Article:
|UF Academic Use||Public Use||Family Fun and K-12 Education|
Trail guide history and archive
As each of the three upland nature trails was developed, T. J. Walker prepared a three-page advanced trail guide for it and stocked copies of the appropriate guide in a document box attached to each trailhead kiosk. Each guide described what maight be learned along its trail at 25 points-of-interest marked with numbered stakes. Changes in what was conspicuous and/or interesting along each trail were accommodated by monthly or bimonthly changes in the content of the trail guides and in the positions of the stakes along the trail. In the table below are links to the MS Word files of most of these advanced trail guides.
|2007||January, February, March, April, May, June, July, August, September, October, November, December||January, February, March, April, May, June, July, August, September, October, November, December||March, April, May, June, July, August, September, October, November, December|
|2008||January, February, March, April, May, June, July, September, October, December||January, February, March, April, May, June, July, September, October, December||January, February, March, April, May, June, July, September, October, December|
|2009||February, April||February, April||February, April|
In 2007 and early 2008, to explain the upland trails to those who lacked the time or interest to use the advanced trail guides, T.J. Walker prepared basic trail guides, printed on one side of an 8.5x11-inch sheet. These described some of the most important features of the trails and were made available at each trailhead kiosk in a second document box. The content of the basic guides were keyed to eight stakes lettered A to H along each trail. These are the initial basic guides: Upland Pine, Old Field, Hammock.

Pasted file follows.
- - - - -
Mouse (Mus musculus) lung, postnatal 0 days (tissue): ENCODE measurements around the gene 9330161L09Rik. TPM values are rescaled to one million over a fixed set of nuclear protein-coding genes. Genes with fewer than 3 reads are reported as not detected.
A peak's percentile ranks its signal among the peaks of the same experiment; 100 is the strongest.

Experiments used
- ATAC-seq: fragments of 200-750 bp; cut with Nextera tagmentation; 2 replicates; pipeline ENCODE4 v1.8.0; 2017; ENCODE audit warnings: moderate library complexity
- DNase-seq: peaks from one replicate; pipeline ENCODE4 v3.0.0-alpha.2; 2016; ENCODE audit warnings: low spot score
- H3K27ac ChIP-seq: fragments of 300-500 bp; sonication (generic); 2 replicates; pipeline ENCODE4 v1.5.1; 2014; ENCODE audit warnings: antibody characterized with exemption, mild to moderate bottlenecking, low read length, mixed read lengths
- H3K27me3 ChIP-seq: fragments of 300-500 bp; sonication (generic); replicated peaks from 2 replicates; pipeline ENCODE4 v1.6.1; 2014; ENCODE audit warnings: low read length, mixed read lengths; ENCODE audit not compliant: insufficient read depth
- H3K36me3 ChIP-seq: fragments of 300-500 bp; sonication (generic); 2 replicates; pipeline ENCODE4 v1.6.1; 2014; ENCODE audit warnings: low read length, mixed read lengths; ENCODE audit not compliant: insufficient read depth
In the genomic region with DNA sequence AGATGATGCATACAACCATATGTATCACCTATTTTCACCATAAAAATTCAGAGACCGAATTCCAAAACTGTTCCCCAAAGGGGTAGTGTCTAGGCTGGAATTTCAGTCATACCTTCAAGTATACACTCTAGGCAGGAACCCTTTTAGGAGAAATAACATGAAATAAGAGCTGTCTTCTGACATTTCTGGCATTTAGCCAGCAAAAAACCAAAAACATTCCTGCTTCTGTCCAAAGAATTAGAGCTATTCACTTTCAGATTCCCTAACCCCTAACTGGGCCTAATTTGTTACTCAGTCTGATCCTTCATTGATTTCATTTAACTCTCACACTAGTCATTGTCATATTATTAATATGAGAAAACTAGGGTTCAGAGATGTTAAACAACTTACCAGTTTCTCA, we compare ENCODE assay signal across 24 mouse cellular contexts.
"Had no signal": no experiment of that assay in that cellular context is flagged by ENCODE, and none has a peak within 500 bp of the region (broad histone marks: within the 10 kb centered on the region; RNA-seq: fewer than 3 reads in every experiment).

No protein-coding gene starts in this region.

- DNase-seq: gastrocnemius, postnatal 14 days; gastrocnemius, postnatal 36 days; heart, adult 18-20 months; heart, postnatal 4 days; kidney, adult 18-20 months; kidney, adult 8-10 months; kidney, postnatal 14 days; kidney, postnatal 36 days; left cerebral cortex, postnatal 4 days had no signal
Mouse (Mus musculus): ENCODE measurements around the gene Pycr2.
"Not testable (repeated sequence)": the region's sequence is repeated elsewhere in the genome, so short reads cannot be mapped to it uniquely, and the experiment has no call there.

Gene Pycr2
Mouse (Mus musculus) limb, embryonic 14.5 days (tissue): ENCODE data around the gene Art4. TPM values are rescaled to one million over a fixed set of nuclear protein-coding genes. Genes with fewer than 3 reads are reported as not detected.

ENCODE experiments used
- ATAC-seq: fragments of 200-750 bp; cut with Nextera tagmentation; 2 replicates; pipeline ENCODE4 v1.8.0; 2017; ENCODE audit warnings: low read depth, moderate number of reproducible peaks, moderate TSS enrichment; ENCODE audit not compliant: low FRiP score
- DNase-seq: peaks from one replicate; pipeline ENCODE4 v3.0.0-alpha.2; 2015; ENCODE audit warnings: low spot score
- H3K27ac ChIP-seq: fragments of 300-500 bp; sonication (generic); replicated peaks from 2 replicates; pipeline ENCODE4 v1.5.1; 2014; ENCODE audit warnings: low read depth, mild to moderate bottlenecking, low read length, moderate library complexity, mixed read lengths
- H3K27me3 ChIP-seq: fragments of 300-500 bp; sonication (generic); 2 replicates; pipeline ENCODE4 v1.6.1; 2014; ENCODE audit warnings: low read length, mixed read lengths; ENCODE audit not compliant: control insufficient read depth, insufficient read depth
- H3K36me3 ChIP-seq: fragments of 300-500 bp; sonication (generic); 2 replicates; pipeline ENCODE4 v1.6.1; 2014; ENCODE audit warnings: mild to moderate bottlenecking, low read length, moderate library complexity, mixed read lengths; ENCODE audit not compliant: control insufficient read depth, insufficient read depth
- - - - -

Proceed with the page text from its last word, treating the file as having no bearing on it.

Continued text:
In the fall of 2008, NATL teaching assistants were given the task of improving the basic guides. By January 2009, Erica Van Etten and Bret Pasch had updated, reformatted, and illustrated the three guides (Upland Pine, Old Field, Hammock). Until Bret Pasch, in spring of 2009, prepared a basic guide for the SEEP trail, SEEP trail interpretaion had been limited to displays at kiosks and on 3x2ft signs along the trail. In 2010, the SEEP basic guide was dropped in favor of distributing interpretive information along the trail in the form of 5x4-inch photosigns.
In 2009, starting with the Upland Pine Nature Trail, T.J. Walker initiated a program to eliminate both the advanced and basic guides for the upland nature trails. The concept was to present the content of the printed guides (and more) by installing a sequence of signs along the trails. The signs are of four types: 11x8.5-inch "text signs" and three sizes of "photosigns" (signs that incorporate color photos related to the subjects of the signs). The text signs are used for directional signs and for verbal content of the sorts that had been in the printed guides. For example, here are the Upland Pine text signs as of Feb. 2011. For those who want to learn more about a trail's ecosystem than is presented by the distributed signs, an academic guide is available in a document box on the trailhead kiosk. Here is the current Upland Pine academic guide.